"What aboot m' feet?" he asked, not at all sure he was still in favour of this entire transformation procedure. It reminded him of days he was desperately trying to forget. A season as a mall Santa Clause in order to raise the money for a ticket out of America was among them. Trying to convince the sugar-ODed children that yes, people in the North Pole really did have such funny accents, no matter what he had sounded like last year, and that no, Santa didn't wear spectacles any longer as this was the modern age and if he was allowed to wear plastic buttons he could most certainly wear contacts, and what the h- happy Christmas, pardon me Mrs., do my freckles have tae do with anything, ye scallawag? Ishlad shuddered, very thankful that soft drinks had been outlawed for anyone under the age of eighteen. "Ye're no' doing anything with my feet, Matti, and that's final," he said with sudden vehemence.
  Matti set down the piece of hair-clad tape she was carrying with a pout. The vanity was suddenly in possession of a mustache, and stared at it with crossed eyes when Matti's back was turned. Would have, that is, if it had eyes.
  "I think you're ready, then," said Matti after fluffing a large wad of cotton across either cheek to even out her application of artifical humiliation. "Perian, help me take out the papers. I can't reach the top of his head."
  "I'll do it," said Perian. "Once the chair wedging the door is removed, it would be beneficial to all concerned for you and the eye-emboldening cosmetics to be returning to where the latter belongs via the external porthole network."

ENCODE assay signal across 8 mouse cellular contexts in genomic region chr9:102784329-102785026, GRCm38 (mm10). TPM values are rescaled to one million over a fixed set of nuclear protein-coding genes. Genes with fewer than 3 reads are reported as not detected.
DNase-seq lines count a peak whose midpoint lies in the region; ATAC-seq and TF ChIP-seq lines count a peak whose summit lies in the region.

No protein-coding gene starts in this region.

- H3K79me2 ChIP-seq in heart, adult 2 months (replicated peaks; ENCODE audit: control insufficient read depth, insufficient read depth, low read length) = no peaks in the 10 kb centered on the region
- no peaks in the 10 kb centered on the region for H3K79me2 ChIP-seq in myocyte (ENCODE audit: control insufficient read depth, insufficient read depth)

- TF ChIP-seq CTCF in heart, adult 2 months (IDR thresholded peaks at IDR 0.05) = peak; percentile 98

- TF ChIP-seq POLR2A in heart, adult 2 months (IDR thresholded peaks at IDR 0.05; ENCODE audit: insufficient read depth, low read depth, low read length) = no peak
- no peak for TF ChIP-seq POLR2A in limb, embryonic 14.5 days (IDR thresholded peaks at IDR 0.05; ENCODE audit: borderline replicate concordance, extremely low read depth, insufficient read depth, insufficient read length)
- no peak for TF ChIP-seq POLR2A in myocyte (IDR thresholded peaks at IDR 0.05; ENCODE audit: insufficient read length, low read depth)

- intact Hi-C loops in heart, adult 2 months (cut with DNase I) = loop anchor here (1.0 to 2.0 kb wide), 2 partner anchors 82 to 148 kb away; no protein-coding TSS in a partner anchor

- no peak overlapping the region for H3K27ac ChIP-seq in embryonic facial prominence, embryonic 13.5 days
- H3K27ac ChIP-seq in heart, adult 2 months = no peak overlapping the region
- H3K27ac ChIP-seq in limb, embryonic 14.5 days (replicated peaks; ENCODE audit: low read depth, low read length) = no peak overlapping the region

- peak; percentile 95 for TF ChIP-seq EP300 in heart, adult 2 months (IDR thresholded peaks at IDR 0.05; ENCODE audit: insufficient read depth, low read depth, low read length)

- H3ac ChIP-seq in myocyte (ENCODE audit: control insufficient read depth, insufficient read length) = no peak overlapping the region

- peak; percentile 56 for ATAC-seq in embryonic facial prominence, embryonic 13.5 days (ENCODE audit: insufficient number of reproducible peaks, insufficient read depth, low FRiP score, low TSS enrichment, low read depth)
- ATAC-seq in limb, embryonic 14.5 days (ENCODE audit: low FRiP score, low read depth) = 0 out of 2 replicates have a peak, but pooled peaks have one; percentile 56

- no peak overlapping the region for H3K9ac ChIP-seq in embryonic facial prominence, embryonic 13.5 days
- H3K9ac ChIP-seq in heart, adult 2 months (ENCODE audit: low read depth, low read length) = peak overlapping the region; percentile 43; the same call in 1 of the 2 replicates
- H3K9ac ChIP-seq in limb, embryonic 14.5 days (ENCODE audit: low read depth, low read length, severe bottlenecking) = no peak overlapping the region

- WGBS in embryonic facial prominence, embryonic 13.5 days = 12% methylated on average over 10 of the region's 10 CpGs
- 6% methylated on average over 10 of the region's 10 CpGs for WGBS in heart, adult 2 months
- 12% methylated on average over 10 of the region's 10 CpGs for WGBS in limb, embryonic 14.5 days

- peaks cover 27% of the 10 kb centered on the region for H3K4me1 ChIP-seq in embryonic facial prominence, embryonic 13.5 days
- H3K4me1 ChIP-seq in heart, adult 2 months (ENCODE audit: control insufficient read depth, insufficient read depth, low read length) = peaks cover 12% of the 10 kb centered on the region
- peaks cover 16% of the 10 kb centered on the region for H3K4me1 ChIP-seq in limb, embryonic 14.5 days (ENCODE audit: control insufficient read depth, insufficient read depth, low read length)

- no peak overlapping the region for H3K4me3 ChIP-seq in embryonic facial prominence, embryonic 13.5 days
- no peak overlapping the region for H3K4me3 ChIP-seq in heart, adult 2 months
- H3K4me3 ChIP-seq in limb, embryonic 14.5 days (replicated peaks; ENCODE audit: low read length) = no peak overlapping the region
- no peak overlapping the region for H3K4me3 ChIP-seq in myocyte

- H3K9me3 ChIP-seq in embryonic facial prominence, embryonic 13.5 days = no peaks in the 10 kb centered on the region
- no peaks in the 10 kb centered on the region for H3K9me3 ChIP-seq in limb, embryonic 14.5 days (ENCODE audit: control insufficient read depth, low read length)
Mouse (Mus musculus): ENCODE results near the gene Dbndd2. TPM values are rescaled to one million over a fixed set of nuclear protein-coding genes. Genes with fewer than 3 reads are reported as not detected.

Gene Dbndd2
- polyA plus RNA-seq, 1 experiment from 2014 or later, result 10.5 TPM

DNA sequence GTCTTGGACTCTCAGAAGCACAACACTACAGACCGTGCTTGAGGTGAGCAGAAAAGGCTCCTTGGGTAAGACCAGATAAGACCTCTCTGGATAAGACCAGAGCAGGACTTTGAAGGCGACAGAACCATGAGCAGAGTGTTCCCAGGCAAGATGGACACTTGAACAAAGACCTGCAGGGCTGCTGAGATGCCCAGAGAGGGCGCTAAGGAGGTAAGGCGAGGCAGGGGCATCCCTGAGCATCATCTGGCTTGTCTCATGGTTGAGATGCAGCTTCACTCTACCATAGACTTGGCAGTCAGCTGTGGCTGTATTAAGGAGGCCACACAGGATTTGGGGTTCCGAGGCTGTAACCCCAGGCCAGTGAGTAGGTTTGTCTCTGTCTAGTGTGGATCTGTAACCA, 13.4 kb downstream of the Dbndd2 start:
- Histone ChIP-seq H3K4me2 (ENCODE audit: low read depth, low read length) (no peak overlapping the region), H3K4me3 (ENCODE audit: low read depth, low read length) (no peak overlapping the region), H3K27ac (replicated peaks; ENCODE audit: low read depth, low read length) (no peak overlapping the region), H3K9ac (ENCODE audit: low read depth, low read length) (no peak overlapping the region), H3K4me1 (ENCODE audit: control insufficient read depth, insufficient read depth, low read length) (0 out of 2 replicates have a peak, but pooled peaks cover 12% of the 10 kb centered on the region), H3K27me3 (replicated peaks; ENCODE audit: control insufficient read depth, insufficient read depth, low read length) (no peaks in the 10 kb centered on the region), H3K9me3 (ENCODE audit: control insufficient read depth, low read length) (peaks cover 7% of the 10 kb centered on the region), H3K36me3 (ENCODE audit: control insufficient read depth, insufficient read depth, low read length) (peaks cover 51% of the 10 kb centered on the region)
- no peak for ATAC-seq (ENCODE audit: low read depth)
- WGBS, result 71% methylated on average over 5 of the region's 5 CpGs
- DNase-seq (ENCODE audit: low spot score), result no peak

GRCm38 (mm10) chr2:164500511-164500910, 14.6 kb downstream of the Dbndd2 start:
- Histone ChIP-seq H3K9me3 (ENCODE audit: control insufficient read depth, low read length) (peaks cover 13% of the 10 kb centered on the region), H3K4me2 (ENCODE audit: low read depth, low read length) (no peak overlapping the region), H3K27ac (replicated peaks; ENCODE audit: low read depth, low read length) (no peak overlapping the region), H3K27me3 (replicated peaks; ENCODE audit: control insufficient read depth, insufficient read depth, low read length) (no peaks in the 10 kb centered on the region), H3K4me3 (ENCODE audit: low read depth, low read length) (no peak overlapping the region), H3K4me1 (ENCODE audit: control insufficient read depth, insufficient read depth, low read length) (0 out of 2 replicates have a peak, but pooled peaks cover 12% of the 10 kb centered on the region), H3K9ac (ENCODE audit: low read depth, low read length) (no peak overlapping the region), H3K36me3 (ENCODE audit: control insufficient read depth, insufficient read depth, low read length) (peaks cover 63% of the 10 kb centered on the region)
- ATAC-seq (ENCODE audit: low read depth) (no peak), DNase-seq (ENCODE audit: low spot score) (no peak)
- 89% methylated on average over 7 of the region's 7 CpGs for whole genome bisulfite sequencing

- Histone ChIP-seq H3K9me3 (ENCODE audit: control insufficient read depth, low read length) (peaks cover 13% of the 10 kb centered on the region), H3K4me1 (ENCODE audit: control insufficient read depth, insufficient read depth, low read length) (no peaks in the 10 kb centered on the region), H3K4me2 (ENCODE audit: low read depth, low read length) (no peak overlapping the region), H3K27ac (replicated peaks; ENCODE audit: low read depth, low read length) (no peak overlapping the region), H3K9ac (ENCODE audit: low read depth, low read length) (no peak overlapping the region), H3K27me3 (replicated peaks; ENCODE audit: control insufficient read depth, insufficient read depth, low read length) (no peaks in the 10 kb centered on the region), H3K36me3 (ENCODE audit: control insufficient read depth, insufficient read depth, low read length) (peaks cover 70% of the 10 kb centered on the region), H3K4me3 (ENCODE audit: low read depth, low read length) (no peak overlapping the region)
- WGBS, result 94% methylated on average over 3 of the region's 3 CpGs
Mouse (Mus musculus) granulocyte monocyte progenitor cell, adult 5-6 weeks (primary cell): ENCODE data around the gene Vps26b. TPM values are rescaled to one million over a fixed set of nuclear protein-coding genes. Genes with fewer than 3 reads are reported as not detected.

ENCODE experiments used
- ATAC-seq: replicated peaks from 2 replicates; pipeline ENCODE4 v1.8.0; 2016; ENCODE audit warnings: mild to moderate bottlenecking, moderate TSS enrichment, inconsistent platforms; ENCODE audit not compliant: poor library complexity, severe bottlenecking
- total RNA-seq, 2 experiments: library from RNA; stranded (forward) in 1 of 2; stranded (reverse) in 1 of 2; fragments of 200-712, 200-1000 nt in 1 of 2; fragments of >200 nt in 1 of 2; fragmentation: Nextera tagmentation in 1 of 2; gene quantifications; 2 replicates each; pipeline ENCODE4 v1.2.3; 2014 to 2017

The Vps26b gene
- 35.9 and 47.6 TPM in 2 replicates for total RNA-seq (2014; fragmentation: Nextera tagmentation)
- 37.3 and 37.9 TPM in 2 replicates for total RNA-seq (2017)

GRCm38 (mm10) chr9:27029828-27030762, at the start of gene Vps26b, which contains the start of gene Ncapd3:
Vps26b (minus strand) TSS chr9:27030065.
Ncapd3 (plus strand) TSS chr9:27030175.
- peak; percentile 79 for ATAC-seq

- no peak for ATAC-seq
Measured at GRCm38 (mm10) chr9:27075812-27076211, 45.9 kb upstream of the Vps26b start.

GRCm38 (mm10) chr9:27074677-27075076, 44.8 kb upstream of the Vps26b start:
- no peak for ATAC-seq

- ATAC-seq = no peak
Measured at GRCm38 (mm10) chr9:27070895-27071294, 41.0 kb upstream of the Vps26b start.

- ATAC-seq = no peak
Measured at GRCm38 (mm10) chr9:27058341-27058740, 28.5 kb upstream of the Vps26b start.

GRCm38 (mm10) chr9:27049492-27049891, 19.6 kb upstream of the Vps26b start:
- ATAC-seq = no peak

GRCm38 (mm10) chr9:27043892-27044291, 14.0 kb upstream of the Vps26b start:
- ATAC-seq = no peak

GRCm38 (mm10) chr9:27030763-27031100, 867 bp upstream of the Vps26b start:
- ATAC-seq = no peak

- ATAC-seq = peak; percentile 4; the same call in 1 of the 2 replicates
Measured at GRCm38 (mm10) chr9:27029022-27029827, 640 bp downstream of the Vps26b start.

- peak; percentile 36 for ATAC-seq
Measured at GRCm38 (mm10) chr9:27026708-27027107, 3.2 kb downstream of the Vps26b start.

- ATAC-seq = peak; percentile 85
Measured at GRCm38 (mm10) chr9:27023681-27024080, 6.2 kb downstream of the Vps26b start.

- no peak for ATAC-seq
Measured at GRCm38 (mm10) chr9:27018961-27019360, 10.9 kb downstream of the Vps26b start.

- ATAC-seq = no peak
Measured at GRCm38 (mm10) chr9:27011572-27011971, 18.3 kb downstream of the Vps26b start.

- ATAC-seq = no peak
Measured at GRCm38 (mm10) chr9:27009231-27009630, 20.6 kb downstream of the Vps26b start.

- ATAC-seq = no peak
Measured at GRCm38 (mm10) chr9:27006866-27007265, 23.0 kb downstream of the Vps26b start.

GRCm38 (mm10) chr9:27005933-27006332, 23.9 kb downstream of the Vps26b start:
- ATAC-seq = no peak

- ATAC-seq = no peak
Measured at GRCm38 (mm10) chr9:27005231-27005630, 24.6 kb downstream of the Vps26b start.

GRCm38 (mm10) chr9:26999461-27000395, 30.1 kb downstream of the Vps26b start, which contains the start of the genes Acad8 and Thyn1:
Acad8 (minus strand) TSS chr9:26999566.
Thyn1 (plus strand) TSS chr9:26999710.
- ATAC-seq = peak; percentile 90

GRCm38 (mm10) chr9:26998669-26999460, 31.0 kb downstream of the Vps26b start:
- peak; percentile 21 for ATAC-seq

Matti tilted her head to the side and pondered this. "So, you want me to slip out the window and put the eyeliner back where I found it?"
  "In twenty-one syllables or less, yes," replied Perian.
  Matti glanced from one to the other of her companions, then let out a rolling laugh at the absurdity of her notions. "I've been around Mum and Dad too long," she said to herself and the World in General. The General agreed. "Ta!" Matthia called, and slid backward through the window, a black stick clutched tightly in her hand.
  "Toodleoo," Perian called softly in response. She turned back to the task at hand, nimbly pulling away the crackling papers. She stepped before him when they were all out, her eyes widening. "Oh dear," she said weakly. "Ringlets? Here, allow me to muss them. They look a bit too ... er, perfect."
  Ishlad winced. "Like Matti's? Whatever ye do, don't put ribbons in them, please. Or clips. Or bows."
  Perian giggled maniacally at the mental image his words provoked. "That's one picture I'm keeping to myself, fear not," she said, reaching out a hand. It stopped short of Ishlad's head and recoiled. "Um, tousle those up, if you would," she said. After he had done as she asked, she pressed a coffee-saturated cloth against his mouth. "Don't breath," she whispered.
  "Do I hae a choith?" he inquired through the rag.